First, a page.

certainly, by the end of the 19th century, a corrupting feature of the U.S. political life.1367

                      Spoiler alert, we will see by the time of the 1890’s, in fact the Pendleton, it might actually be 1880’s,1376

                      I think it is '93, the Pendleton Act will in fact, institute a civil service exam, and will put an end to this system.1390

                      Because it will become quite entrenched.1401

                      You could see that this can become a very slippery slope where you are giving people jobs1404

                      because they are loyal to you, and not so much because they are qualified.1409

                      Thank you, Jackson.1415

                      Moving along, we are going to see however that there are a lot of positive democratic reforms that are put into place.1418

                      Just some visuals of old Hickory, to the victors belongs the spoils.1428

                      There is money, he is riding a pig.1438

                      Down here, you can see fraud, bribery, plunder.1442

                      Quite critical, in fact, there are certainly were those who are very critical.1446

                      Jackson certainly had his enemies and political rivals, one of them being Henry Clay.1456

                      Jackson wanted to destroy the American System and rejected support for transportation projects, 1469

                      which he also opposed on constitutional grounds.1476

                      He had a very strict interpretation of the constitution.1480

                      He did veto for internal improvement bills.1485

                      And in fact, it is worth mentioning that Andrew Jackson, I forgot the exact number off the top of my head, 1489

                      but I will get that fact for you next time, but Andrew Jackson at this point in U.S. history, 1495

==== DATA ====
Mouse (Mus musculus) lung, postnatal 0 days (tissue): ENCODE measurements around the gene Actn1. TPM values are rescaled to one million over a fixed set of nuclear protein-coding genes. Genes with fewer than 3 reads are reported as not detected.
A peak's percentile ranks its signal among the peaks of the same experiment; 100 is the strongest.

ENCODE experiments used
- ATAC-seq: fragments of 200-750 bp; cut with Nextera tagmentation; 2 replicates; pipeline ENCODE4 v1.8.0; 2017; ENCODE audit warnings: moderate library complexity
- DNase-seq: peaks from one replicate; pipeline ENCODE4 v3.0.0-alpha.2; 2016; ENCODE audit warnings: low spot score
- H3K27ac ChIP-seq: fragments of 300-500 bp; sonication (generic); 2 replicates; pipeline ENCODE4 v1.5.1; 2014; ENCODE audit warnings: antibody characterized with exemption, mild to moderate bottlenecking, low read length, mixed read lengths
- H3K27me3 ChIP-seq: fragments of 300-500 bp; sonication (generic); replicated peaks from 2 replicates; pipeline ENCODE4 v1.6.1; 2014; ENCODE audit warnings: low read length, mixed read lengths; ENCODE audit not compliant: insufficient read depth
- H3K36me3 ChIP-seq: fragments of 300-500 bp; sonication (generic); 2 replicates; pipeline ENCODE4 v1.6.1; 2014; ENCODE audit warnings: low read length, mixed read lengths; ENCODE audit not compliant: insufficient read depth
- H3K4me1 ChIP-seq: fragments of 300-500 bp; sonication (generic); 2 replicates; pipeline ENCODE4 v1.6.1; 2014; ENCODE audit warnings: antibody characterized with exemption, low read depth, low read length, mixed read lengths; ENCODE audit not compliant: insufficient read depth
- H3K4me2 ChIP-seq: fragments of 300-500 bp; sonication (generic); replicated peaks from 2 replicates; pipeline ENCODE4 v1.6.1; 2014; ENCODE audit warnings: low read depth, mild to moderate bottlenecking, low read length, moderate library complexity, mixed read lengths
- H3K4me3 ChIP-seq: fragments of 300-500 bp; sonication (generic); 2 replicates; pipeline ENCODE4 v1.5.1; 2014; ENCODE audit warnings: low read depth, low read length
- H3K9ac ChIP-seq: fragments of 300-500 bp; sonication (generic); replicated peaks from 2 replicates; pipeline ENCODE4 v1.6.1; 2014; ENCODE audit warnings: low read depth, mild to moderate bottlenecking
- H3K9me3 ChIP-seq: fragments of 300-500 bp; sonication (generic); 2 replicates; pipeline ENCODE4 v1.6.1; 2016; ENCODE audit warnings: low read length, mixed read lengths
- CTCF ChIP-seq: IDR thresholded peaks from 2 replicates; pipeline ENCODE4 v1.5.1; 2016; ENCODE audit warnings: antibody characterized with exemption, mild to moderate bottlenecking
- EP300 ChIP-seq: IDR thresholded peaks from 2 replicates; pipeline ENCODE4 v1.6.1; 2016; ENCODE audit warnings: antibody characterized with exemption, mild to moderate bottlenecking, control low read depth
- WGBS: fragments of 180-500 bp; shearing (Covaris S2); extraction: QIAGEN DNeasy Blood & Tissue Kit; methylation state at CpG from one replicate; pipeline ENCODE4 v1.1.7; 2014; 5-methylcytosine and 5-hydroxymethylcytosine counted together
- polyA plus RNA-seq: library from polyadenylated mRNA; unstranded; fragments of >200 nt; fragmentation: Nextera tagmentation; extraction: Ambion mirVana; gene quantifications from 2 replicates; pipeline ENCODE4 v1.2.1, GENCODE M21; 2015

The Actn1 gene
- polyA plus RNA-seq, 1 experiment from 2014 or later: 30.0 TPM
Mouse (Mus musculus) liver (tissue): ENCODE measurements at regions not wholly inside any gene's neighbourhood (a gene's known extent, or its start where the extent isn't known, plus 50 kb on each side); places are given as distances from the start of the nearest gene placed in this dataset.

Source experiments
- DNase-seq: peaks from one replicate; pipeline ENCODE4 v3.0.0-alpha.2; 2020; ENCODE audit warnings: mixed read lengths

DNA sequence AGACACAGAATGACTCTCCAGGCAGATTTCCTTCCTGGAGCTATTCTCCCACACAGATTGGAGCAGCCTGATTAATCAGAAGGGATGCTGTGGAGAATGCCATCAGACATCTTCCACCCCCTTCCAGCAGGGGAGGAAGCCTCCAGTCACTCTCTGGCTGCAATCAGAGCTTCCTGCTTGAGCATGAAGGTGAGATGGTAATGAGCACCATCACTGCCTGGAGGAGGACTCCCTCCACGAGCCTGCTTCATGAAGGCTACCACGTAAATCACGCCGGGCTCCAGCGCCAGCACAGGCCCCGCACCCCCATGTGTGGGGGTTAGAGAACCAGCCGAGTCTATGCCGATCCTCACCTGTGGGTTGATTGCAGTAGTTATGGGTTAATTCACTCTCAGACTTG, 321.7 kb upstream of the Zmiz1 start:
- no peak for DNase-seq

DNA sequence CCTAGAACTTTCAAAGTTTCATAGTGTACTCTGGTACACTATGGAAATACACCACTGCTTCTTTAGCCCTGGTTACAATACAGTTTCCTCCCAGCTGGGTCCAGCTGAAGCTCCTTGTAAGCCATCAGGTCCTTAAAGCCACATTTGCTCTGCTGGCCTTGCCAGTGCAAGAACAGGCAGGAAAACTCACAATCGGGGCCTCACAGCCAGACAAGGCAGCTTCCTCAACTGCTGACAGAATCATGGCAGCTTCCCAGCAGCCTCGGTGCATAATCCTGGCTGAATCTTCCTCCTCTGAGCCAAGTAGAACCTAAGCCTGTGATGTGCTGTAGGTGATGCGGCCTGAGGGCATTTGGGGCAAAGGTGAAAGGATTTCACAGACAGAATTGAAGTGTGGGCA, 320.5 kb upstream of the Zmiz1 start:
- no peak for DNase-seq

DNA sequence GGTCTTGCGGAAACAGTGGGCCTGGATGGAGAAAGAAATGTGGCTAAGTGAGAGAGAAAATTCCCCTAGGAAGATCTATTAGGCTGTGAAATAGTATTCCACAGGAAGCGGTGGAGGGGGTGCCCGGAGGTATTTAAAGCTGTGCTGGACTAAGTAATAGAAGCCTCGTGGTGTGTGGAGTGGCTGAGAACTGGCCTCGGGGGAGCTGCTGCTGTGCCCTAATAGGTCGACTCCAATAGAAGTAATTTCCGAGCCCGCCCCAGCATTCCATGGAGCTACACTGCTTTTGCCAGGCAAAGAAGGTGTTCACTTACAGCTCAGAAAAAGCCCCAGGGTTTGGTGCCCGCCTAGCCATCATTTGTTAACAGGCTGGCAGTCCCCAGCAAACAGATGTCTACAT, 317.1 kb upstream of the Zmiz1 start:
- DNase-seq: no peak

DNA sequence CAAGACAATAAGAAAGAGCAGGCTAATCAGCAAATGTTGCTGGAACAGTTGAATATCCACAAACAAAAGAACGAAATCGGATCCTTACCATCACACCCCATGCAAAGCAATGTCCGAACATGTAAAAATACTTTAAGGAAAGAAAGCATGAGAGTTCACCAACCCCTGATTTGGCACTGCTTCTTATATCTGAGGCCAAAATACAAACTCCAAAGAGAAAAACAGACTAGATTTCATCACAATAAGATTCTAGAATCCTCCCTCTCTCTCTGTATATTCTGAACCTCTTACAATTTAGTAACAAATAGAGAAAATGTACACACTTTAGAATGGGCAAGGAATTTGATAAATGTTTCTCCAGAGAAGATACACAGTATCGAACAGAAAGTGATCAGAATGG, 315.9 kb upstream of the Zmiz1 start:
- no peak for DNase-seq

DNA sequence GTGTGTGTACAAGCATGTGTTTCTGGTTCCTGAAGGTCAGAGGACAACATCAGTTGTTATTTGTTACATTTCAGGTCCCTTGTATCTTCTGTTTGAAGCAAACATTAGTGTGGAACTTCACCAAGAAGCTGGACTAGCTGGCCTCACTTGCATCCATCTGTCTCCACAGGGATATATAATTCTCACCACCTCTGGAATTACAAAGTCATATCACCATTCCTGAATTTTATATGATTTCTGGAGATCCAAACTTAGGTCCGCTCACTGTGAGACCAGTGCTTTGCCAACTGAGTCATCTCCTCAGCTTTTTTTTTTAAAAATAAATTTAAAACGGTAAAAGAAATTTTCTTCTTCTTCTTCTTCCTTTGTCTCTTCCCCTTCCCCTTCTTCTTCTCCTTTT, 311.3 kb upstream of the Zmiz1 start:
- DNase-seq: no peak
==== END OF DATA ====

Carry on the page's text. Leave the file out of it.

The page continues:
vetoed more bills than any other president up to this point.1501

                      That was very significant, that is also going to feed into the criticisms that he is a king.1507

                      He is very kinglike, and he is abusing his power, and not cooperating with the government, particularly Congress.1513

                      Jackson also disliked the Bank of the United States.1523

                      And speaking of spoiler alerts, we will see that he is going to kill the bank.1526

                      But we are going to get into that issue next time.1532

                      Clay favored the banks, they just did not see eye to eye, politically.1534

                      Here we go, Jackson known for vetoing numerous bills, even one bill that would have used federal funds to construct the Maysville road, 1541

                      because it was wholly within one state, Kentucky, the home state of Henry Clay.1551

                      He was that petty, we are not going to build a road across his state.1559

                      Kind of funny, you can see the character of old Hickory, the stubborn man.1566

                      We are going to see that Jackson is a bit nitty gritty, and some people like him for that, some people hate him for it.1575

                      But he definitely had some scandals surrounding him, and definitely tarnished his reputation.1585

                      People were very gossipy, especially the elitist people.1592

                      There is a lot of whispering going on, about first of all, his wife, 1597

                      and then we are going to see even within his cabinet, there are some scandals that caused him a lot of trouble.1603

                      Jackson’s kitchen cabinet was very important to him, his advisers.1615

                      We are going to see that this is going to cause tensions when there are few scandals surrounding the cabinet.1623